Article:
Two years ago, I wrote an article about how Electoral Maps on TV Shows Make No Sense. VEEP featured a map with Democrat Selina Meyer winning Florida but losing Delaware. The West Wing, meanwhile, had Democrat Jed Bartlet winning the Dakotas and Indiana while Democrat Matt Santos is winning South Carolina but losing Florida. I called out for a political show that would produce an electoral map that made some degree of sense. Two years later, I finally got one from House of Cards.
Not long after the ink was dry on articles declaring Matt Bevin the winner of the Kentucky Gubernatorial Election, a conspiracy theory arose that the election must have been rigged. Heading into the election, Democratic Attorney General Jack Conway had a small lead over Bevin, a Republican businessman whose campaign struggles and clashes with the RGA had been well-documented. The Huffington Post polling average placed Bevin at 40% and Conway at 43%. When the election was over, Bevin won with 53% to Conway’s 44%.
The Season 4 finale of the hit HBO show, Veep, saw President Selina Meyer learn her fate as she sought to get elected to a full term as President. The electoral map that resulted from the episode was a little odd for anyone who follows Presidential politics. States were won by parties you would never expect to see in real life. The whole episode got me thinking about the times we saw election results in TV shows that just did not fit in line with reality. Moments that make people like me get angry with nerd rage.
Wisconsin’s Supreme Court elections have been drawing a greater deal of scrutiny in recent years. The state has been racked by partisan fights as Governor Walker and his GOP legislature have pushed the state further to the right. The state Supreme Court has thus drawn more attention as it has become a decider on the constitutionality of several actions and laws pushed by the state. Wisconsin elects its judges to 10 year terms, and currently conservatives hold a 4-3 majority.
Note to readers: This post is going to be very different from previous articles. Rather than discussing a normal election or demographic trend, I will be looking at Florida’s 2013 election for Democratic Party Chair. This post will cover a bit of history of the race but focus largely on the weighting system used to elect the leadership and if change are needed. Enjoy!
Eight months ago, the Florida Democratic Party was in the midst of a heated leadership battle for Chair. Democrats were coming off major successes in 2012: gaining four US House seats, several state legislative seats, re-electing Bill Nelson, and delivering the state to Barack Obama for a second time. Chairman Rod Smith opted not to run for a second term as chair, and after the dust was settled two candidates emerged: Allison Tant of Leon County and Alan Clendenin of Hillsborough County.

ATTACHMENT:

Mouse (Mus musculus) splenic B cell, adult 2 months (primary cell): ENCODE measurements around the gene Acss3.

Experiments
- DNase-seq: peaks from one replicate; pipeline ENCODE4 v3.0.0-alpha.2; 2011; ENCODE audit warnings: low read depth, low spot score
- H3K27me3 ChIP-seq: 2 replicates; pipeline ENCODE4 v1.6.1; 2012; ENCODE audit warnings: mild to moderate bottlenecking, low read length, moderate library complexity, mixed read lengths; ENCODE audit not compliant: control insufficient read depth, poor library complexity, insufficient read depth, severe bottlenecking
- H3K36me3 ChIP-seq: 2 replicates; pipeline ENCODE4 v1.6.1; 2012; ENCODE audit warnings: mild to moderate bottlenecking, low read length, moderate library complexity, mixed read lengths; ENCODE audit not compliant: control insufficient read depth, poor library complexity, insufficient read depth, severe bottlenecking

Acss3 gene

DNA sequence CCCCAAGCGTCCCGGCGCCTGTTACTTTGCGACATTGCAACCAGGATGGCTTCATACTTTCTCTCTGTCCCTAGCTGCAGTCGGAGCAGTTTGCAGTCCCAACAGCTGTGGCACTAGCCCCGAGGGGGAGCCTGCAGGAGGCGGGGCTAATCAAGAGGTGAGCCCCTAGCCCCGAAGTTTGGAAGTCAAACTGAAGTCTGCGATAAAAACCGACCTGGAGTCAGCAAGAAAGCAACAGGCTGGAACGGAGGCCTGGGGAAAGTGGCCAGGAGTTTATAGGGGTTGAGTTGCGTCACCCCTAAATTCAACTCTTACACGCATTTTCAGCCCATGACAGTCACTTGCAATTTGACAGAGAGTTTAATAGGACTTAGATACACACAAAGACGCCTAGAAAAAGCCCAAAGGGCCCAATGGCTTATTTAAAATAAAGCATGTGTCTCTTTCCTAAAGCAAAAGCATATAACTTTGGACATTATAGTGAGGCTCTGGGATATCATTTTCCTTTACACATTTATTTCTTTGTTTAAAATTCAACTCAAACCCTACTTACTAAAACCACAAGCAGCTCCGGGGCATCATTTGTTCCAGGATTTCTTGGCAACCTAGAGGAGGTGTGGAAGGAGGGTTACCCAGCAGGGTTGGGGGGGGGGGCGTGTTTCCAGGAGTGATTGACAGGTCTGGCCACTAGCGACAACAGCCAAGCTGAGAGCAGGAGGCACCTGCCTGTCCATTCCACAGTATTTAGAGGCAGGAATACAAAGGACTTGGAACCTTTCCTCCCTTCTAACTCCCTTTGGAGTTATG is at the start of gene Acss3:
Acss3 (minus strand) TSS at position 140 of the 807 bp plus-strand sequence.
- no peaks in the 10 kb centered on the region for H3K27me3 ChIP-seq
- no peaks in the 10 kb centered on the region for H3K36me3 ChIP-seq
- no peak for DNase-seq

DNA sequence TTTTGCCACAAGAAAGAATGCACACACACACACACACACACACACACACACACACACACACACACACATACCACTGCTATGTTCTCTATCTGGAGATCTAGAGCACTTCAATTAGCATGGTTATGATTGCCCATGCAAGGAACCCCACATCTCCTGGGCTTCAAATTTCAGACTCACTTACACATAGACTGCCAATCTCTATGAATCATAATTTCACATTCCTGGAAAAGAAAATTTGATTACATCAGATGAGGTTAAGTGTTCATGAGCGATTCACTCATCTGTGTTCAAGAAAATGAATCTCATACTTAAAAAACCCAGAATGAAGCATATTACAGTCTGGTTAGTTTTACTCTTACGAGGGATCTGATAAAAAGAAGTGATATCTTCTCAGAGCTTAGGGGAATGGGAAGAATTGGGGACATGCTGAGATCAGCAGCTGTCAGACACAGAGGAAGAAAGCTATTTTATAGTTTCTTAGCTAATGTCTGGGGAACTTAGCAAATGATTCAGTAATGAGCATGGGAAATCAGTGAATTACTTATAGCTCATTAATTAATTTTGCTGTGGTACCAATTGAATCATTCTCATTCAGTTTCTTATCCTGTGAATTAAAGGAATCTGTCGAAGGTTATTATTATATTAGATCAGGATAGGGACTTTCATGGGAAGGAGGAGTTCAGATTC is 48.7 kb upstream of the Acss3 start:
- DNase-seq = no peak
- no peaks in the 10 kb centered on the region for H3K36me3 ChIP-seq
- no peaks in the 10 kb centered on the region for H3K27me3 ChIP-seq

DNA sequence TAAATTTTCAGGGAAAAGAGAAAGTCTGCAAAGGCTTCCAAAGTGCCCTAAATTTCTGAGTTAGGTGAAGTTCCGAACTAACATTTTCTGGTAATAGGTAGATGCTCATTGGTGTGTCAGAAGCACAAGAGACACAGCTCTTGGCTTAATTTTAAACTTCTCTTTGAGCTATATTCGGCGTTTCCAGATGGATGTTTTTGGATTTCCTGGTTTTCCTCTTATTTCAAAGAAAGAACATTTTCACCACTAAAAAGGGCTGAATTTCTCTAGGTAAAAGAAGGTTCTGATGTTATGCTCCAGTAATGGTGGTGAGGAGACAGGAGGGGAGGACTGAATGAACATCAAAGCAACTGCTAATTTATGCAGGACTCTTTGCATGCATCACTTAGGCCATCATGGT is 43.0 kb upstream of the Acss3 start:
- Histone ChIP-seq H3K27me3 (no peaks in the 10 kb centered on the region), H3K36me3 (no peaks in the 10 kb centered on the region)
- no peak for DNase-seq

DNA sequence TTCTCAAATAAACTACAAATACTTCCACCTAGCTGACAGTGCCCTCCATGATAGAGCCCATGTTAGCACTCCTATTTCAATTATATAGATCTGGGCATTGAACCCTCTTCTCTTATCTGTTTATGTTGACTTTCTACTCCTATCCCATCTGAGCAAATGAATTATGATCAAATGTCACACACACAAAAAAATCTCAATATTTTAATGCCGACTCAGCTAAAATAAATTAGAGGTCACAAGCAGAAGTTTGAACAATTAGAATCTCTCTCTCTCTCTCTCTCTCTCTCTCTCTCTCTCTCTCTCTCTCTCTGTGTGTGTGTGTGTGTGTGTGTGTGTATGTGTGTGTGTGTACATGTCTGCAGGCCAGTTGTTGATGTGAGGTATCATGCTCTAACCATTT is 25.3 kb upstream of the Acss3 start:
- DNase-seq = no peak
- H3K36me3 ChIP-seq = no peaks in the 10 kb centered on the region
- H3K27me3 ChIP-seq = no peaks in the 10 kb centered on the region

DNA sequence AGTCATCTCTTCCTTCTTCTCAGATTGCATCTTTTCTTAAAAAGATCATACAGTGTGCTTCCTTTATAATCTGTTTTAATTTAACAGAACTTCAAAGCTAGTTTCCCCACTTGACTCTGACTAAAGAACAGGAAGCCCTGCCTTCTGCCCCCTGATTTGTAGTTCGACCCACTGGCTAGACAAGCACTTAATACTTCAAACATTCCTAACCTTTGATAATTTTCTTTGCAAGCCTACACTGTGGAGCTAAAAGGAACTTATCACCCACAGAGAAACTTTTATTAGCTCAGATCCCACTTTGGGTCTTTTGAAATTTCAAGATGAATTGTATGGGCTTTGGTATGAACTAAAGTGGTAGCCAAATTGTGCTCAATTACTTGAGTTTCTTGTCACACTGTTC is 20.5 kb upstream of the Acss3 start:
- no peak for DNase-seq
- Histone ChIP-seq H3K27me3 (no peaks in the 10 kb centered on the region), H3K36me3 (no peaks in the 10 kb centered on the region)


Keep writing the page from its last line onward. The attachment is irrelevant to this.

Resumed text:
Allison Tant was a prominent Democratic fundraiser for President Obama during the 2012 election cycle. Known in political circles as a “bundler” (a big dollar fundraiser), Tant delivered over six-figures to the President’s re-election campaign from the Tallahassee metro area. With fundraising being a prominent task for any Party Chair, Tant certainly had the right pedigree for the job. She announced her candidacy shortly after the November elections and was elected Chairwoman of the Leon County Democratic Party in December.
Alan Clendenin was a state committeeman out of Hillsborough county. He had planned to run Chair in 2010 but opted against when Rod Smith entered the race. He laid the groundwork for his 2012/2013 campaign early and his campaign had the theme of building up the state’s grassroots efforts.
Tant had the backing of DNC Chair Debbie Wasserman Shultz and Senator Bill Nelson. Such establishment backing made Tant the favorite to win the election in January.
Around late December and early January the papers and political blogs began to publish stories that insinuated Clendenin was catching up to Tant in the battle for chair. They ran stories claiming a loss for Tant would be black eye for Bill Nelson and Wasserman-Shultz. These articles, however, were incorrect. Tant always maintained a lead in the vote count behind the scenes. Papers and the Clendenin campaign relied on soft endorsements and assumptions that would never actually swing in their favor. The truth was Tant always led in the vote.
It was true that Clendenin had a large block of votes in his camp. However, Clendenin’s base of support did not come from a mass of committeepeople pledging to vote for him. The bulk of Clendenin’s support laid in one factor: the weighted vote.
How Florida Democrats Elect their Leaders
The Florida Democratic Party has a weighting system in place for its leadership elections. Each county has two people casting ballots, its Committeeman and Committeewoman; who are elected by their local county party. However, a committeeperson’s vote is worth more or less based off a formula the Party uses to determine the influence each counties delegation has. Party registration and Democratic candidate performance are all factored. Each committeeperson is guaranteed their vote will count, so the minimum any county will get is 2 votes. However, the formula results in Miami-Dade getting 118 votes. This means a committeeperson from Miami-Dade has a ballot worth 59 votes (59 for the committeeman and 59 for the committeewoman) while the committeeperson from Lafayette has a ballot worth 1. If a local county party did not organize and elect committeepeople, then that county would not have a say in the election.